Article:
Few visitors to Marshstrand, arriving by road or along the coast, realise that tucked behind the sea-bush is one of South Africa’s most successful aquaculture farms.
Wild Coast Abalone, which started as a small family run business in 1998, is now the largest employer in the area. The MD, Richard Clark: “It started as a dream to leave behind the rat race in Gauteng and live and work next to the ocean. What followed is 22 years of hard work made easy by a great partners and a fantastic team. ”
The farm is focussed exclusively on the breeding, growing, processing and exporting of haliotis midae – a species of large sea snail commonly known as abalone or perlemoen. The highly qualified staff oversee the entire life cycle of the abalone – from the spawning process which takes place in the hatchery developed specifically for Eastern Cape conditions, and strictly controlled by experienced marine biologists, through to the growing and processing of the animals in a sustainable way.
The whole process happens on land, “we pump seawater into tanks 24/7, where we grow the abalone. Wild Coast Abalone also grows the sea-weed used to feed the abalone, in the process cleaning the effluent water and reducing our ecological footprint”. According to Richard “the abalone are exported, both live and dried to the Far East, where, due to impeccable quality attributes, South African abalone, and particularly our Eastern Cape abalone is regarded as a delicacy.”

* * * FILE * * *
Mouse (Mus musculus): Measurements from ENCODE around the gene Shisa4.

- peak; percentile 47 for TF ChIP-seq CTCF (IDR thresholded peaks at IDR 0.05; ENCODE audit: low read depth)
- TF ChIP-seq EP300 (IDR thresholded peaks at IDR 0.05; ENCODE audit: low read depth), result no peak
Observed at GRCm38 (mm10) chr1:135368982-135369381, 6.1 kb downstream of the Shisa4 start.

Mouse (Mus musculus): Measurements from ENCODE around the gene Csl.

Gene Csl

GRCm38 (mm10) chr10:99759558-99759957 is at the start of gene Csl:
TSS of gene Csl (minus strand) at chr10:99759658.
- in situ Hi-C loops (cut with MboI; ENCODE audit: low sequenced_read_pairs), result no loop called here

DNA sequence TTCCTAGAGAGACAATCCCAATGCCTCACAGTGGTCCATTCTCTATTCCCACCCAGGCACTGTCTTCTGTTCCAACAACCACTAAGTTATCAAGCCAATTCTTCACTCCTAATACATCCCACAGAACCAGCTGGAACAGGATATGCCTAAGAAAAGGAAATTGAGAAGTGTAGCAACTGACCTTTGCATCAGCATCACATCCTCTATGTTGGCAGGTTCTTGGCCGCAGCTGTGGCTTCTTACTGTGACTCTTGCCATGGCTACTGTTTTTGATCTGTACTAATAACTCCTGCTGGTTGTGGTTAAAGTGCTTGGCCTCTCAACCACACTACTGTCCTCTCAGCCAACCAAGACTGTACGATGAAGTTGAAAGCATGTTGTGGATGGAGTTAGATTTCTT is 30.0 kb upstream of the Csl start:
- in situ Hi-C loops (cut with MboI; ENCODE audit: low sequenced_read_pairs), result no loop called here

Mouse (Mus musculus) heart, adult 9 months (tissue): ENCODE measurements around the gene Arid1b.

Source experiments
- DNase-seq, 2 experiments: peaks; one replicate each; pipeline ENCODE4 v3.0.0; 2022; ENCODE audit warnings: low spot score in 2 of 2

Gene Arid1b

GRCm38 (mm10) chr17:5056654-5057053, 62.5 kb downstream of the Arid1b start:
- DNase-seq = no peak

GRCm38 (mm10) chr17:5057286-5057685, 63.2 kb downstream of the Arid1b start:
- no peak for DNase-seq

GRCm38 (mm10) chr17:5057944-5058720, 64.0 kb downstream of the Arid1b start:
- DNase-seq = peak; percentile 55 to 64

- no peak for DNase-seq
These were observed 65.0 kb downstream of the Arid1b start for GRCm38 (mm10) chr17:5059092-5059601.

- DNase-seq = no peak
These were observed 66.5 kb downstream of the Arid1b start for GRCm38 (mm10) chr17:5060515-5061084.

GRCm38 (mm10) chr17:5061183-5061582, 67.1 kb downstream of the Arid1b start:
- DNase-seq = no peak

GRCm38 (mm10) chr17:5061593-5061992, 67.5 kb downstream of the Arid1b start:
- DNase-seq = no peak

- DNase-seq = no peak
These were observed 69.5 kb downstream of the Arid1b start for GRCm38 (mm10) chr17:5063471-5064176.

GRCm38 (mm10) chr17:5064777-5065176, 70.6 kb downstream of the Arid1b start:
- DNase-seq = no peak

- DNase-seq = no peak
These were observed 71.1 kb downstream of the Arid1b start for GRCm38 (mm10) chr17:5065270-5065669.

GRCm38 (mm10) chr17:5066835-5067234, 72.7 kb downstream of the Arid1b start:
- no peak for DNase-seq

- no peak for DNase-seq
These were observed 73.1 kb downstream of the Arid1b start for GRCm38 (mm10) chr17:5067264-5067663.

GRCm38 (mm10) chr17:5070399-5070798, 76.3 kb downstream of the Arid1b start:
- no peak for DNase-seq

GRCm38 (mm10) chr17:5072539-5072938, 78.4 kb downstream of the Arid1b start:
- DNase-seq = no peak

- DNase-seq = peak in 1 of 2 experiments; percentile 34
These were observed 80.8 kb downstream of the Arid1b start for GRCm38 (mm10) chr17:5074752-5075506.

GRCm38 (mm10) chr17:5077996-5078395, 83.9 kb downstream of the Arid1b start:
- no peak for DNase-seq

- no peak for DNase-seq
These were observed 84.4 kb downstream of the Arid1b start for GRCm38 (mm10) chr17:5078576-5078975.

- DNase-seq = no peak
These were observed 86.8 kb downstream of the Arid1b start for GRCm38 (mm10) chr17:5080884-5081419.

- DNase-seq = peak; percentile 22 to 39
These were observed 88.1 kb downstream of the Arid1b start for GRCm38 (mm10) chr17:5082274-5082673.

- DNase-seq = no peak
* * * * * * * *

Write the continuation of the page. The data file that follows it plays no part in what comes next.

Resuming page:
In its lifetime, Wild Coast Abalone has weathered several storms, but none have compared to the onslaught brought by 2020. The combined impact of social unrest in its major market, Hong Kong, the closure of its primary transporter, SAA, and finally the Covid-19 pandemic which has wrought devastation to global markets and supply chains – has forced the company to bring its focus back to basics: ”To survive, we needed to focus on the wellbeing of our employees and our animals.”
“We’ve weathered the COVID-19 storm by scheduling new shift patterns for staff which ensured none had to be retrenched”. By doing so, Wild Coast Abalone assisted their 294 staff members by averting the financial devastation experienced by so many other communities during the nation-wide lockdown. COVID-19 protocols were immediately instituted with the result that within two weeks from the start of the lockdown the company was 100% compliant with the guidelines issued by the DoL.
Despite the challenges of 2020, Wild Coast Abalone has many future aspirations, aligned to its philosophy of environmental and social responsibility. The company is committed to reducing its environmental footprint through the use of alternative energy sources and is currently working with communities to explore sustainable ranching cooperatives. The company is part of a multi-national research consortium partly funded by the EU, “we are currently analysing what it would take to become carbon neutral, we have a sense that Wild Coast Abalone could get there faster because we already sequester so much carbon by growing our own seaweed.”
In an otherwise sparse socio-economic landscape, Wild Coast Abalone is a beacon of hope. The team has invested decades of labour and research into streamlining their practises and processes, making them truly a world class business. With demand for abalone growing in the Far East, the company has the potential to make waves internationally, holding perhaps a golden key to future growth and opportunity in the Eastern Cape.